Artworks by local artist Stephen Carvill feature on the Trail. They relate to different aspects of the harbour’s history and present day activity:
The Gansey Girl
The inspiration for The Gansey Girl sculpture came from an image by the renowned photographer Frank Meadow-Sutcliffe. The sculpture depicts a young woman knitting, while waiting for her husband to return from the sea. The tradition of knitting ganseys is particularly strong in this part of the Yorkshire coast, especially Flamborough village, with designs passed down through generations of local fishing families. The sculpture incorporates the names of families that have fished off the coast or have been involved with harbour industry.
Bay of Refuge
Recognizing the importance of Bridlington’s role of a bay of refuge for passing ships, and highlighting the perils of maritime travel, Bay of Refuge features a transparency of an oil painting by local artist, J T Allerston, showing the Great Gale of 1871.
The transparent panel is set into a metal frame, featuring a fretwork based on ships masts and rigging jostling in a storm, and the etched names of the shipping areas with a short storm warning courtesy of the Met Office and the BBC, a tribute to the shipping forecast, which reminds us, however secure we may be, that we are an island surrounded by nature’s elemental forces.
The original of Allerston’s painting is part of the East Riding Museums Collection at Sewerby Hall.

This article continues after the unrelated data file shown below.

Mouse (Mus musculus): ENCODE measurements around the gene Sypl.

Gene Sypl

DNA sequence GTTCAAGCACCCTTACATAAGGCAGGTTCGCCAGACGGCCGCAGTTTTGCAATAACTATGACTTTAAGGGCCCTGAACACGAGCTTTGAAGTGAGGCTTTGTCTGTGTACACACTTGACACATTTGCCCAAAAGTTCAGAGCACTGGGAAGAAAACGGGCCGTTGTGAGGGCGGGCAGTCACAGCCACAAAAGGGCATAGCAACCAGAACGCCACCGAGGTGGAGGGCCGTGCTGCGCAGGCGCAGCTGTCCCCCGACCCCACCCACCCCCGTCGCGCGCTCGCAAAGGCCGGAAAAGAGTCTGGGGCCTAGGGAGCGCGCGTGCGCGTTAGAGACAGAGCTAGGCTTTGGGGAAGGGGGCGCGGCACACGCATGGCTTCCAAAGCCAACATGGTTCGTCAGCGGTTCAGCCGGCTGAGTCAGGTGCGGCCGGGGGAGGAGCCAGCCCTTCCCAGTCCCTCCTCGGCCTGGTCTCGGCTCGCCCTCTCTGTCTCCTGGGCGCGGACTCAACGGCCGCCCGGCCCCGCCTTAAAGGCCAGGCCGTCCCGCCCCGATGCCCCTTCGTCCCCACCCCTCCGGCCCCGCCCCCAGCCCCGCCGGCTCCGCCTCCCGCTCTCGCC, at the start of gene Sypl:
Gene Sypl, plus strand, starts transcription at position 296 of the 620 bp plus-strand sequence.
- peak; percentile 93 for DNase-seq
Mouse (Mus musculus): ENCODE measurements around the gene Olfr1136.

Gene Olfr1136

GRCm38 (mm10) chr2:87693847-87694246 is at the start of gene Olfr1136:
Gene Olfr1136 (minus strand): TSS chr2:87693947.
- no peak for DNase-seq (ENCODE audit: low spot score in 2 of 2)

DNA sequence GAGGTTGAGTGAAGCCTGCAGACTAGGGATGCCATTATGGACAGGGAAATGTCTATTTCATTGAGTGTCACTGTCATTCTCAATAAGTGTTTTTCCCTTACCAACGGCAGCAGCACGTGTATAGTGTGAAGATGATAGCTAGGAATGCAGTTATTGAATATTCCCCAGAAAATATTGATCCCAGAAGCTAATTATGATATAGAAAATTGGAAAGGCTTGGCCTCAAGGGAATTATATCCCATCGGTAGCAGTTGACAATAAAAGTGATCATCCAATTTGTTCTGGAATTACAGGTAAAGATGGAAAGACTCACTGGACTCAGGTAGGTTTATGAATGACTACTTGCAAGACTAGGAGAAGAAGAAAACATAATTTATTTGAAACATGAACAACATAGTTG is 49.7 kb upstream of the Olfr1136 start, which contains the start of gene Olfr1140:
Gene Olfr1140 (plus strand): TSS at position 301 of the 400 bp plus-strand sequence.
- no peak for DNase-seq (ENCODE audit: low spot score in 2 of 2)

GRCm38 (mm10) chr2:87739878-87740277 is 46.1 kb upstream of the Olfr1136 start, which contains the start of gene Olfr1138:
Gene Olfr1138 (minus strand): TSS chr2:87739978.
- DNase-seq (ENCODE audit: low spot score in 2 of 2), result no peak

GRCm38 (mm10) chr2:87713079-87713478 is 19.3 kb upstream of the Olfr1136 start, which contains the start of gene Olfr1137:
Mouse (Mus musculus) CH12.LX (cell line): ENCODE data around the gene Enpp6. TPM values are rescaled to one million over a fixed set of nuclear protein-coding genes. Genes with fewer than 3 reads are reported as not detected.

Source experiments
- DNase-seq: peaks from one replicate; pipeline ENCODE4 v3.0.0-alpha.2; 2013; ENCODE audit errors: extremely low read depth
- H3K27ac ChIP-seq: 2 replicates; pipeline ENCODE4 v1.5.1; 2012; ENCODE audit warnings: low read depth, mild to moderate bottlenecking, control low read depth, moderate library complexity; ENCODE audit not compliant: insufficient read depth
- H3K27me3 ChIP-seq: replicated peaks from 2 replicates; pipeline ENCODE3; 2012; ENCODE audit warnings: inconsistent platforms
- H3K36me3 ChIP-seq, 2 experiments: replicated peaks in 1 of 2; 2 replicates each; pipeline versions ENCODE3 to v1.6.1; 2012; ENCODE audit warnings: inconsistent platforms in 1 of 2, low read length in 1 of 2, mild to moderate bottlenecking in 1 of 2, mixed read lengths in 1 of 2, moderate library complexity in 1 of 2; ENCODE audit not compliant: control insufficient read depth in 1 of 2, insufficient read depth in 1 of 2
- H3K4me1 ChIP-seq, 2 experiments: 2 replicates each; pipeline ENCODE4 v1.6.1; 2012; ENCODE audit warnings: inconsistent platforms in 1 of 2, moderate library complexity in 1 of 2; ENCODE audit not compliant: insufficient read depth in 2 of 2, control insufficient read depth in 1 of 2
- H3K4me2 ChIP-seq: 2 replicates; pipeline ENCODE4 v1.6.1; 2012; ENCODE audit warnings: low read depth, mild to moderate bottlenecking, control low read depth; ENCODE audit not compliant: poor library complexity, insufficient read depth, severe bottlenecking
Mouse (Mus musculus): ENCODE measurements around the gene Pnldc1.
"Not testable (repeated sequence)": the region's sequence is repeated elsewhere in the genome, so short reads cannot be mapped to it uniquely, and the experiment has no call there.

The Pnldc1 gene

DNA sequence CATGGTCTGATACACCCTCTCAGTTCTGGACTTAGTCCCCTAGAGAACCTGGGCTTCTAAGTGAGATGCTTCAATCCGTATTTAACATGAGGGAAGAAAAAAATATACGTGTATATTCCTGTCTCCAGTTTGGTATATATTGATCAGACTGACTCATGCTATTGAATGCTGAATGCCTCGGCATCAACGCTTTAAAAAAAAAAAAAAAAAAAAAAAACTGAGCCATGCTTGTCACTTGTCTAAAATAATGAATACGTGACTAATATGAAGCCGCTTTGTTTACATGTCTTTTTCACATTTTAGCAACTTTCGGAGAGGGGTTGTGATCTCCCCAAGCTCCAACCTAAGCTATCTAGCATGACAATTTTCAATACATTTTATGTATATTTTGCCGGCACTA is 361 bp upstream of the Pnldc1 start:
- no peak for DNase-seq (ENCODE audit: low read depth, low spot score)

The Stone Markers are hand carved into York Stone using a carving technique called sunken relief; the background surfaces are left at their original height, while the objects themselves are carved into them.
The Harbour Today
A lobster, hand-carved from life, represents the successful shellfish Industry in Bridlington. This town, with its busy harbour, is the largest exporter of shellfish in the UK.
A natural freshwater spring, which rose and fell with the tides, was the necessary and useful source of water for boats and ships at Bridlington harbour when they needed provisioning. The design consists of a spiral, symbolising life, sustained by water.
Queen Henrietta Maria
The loyal wife of King Charles I, The Queen supported her husband by bringing him weapons and soldiers, offloaded at Bridlington harbour. As a result, Bridlington was shelled by the Parliamentarian navy and Queen Henrietta had to take flight from her harbourside lodgings.
The First lifeboat House and Seagull lifeboat
Marking the site of the first national lifeboat house in Bridlington, and honouring the privately sponsored lifeboat ‘Seagull’ which was housed nearby, this marker pays tribute to bravery and sacrifice of those who have risked their lives in attempt to rescue others from the perilous seas.
Banner image: ‘Bridlington Bay’ John Taylor Allerston, 1886 Courtesy of East Riding Museums Service
All other photographs ©Julie Folds (Over The Moon Studios)